-Start by setting up a VRM to the distance away you want the index line to be at.
Simply click "VRM" on most machine and either use the cursor or knobs to set the distance you want.
-Next set up an EBL with the bearing you want. On most machines either use the cursor or knobs to align the EBL with
the heading you want and hold 'er steady.
-Offset the EBL so that it is tangent to your VRM. On some machines, there is an "Offset" button, on others, simply pressing
"EBL" again will allow you to maintain the bearing you set previously and offset the EBL from the center.
-Once your EBL is tangent (touching at only one point) to your VRM, drop it at that location. Usually pressing "Offset"
or "EBL" one more time will allow you to drop the EBL and it will stay in place.
-The EBL line you just drew will act as a parallel index as long as you want, but as soon as you
need to use an EBL for something else, you'll have to lose it. How do you solve this? Tracing the EBL with an index line ought
to do it.
-Simply click on the "Index Lines" button on most machines to switch the cursor over to a draw tool. By simply clicking
the cursor now, you should be able to draw an index line.
-All you have to do is click on the EBL line once to drop the first point of your index line, then click somewhere farther
down the line to drop your second.
-Now you can clear your EBL (click EBL, then Cancel) and you should still see the Index Line you drew. If not, you fucked
-If you happen to be able to reference only 1 or 2 points for an entire transit, there might be an easier way to set
up your index lines. In this case, you will basically be drawing an inverse of your course on the ARPA screen, so if it looks
like a bunch of squiggly lines, that's ok.
-To set this up first find the range and bearing from each of your waypoints to the fixed object.
-Next, redraw these points on your ARPA screen using your cursor and the Index Lines function.
That's all there is. Now when you actually run your course, the fixed object should run right along that line. But remember
how index lines work, in order to get the fixed object back onto your line, you need to steer in the opposite direction of
where the object appears. For example, if the object is falling off to the left side of a line, you need to come right in
order to get back onto track. Likewise, if your line veers left because of an upcoming course change, your course change will
be to the right. It's confusing, but that's just how it works. It might just be easier to remember that you can move the line,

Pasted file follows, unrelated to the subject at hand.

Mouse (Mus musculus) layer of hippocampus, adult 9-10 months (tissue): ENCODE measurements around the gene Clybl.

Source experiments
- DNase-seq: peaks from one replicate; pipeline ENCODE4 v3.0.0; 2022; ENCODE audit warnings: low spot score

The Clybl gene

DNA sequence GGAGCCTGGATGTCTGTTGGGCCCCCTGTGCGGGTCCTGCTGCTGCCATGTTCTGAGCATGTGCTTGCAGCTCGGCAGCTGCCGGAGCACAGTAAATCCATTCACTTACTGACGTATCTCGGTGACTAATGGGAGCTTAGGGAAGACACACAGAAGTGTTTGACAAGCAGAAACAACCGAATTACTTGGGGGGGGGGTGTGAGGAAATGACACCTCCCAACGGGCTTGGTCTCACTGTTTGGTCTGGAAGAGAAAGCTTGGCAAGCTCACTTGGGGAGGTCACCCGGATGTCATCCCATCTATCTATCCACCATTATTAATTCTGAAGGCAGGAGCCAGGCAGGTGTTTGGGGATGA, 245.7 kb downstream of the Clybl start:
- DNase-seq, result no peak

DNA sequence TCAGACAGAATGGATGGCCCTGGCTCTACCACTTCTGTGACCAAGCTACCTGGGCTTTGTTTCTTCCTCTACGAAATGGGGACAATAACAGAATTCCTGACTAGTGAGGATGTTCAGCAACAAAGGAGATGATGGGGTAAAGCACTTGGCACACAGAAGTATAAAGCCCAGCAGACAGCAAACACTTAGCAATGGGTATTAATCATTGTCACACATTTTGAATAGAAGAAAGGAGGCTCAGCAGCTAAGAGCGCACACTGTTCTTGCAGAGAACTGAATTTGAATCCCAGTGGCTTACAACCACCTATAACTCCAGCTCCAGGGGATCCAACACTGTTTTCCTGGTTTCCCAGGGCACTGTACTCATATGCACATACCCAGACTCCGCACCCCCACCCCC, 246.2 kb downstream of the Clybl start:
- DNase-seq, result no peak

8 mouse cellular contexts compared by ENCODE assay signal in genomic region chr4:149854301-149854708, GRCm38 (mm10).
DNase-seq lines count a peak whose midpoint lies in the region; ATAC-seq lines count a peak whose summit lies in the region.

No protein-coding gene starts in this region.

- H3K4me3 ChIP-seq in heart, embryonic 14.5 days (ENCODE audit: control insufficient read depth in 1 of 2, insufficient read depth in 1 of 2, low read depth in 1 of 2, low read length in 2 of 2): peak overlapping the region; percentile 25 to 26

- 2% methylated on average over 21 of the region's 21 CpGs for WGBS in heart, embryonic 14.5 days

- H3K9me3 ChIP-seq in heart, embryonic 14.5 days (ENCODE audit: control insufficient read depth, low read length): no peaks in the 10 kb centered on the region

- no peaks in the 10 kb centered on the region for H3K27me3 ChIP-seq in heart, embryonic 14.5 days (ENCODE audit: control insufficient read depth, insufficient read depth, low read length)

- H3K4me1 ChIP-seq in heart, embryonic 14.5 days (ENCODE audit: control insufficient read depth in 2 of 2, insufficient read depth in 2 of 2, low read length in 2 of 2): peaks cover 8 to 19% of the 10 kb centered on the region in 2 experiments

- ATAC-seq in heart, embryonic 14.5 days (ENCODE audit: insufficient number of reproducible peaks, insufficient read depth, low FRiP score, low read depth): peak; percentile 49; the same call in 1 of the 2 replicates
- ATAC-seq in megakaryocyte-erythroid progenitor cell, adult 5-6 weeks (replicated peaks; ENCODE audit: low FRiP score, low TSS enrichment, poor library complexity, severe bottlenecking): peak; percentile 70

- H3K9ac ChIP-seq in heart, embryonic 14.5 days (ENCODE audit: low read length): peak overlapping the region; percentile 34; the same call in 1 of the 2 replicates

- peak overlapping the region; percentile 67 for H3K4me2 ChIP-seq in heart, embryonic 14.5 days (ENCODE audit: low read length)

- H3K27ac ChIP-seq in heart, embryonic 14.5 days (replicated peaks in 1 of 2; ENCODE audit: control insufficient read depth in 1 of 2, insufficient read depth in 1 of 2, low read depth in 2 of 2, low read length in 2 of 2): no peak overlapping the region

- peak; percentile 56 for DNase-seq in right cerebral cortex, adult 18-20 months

not the object, so if the rock is left of the line, move the line (and hence the ship) to the right.
-If you wanted to set up an index line to let you know where a wheelover point or
waypoint was, you would follow the steps as above, but would instead draw a line perpendicular to the bearing of the fixed
object you are referencing. This process is much easier if you start with a chart
-Start by drawing your wheelover or waypoint on a chart.
-From that point, find some fixed object (rock, land feature, etc), and note it's distance and bearing from your
-In the ARPA, as before, use the VRM and EBL controls to draw a line that you will trace, except this time, use
the EBL to draw a line perpendicular (add 90) to the bearing you just found.
-Trace the EBL with an index line.
-When the fixed object hits the line you drew, you are at your waypoint
-Special Note: In the old bridge sim at CMA, there's a unit on the left that's really
really old and complicated. Not only is it old, it's foreign manufactured, so nothing really makes sense. You are only allowed
to set up one index line on here, and here's how it goes.
-Click the "Index Lines Set" button in the upper right corner.
-If it displays, good, if not, try pressing either the "On" button next to it, or on the opposite side of the console,
press "Index Lines" then "On" over there. If it still doesn't display anything, check your brilliance, it should be under
the "Data" setting.
-Once you get it displayed, use the rotary knobs on the left (EBL) and right (VRM) to set the angle and range of
your Index Line, it's that simple.
-You might notice that what will be displayed will be a series of parallel lines, well line them up how you want them,
but then take note that on the right side of the display you can see how far apart they are. This number is the distance from
you to the first line, you'll have to multiply this by however many lines are between you and the line you want to come up
with the distance to that line. (Once you see it you'll know what I mean, maybe I'll get a diagram up soon)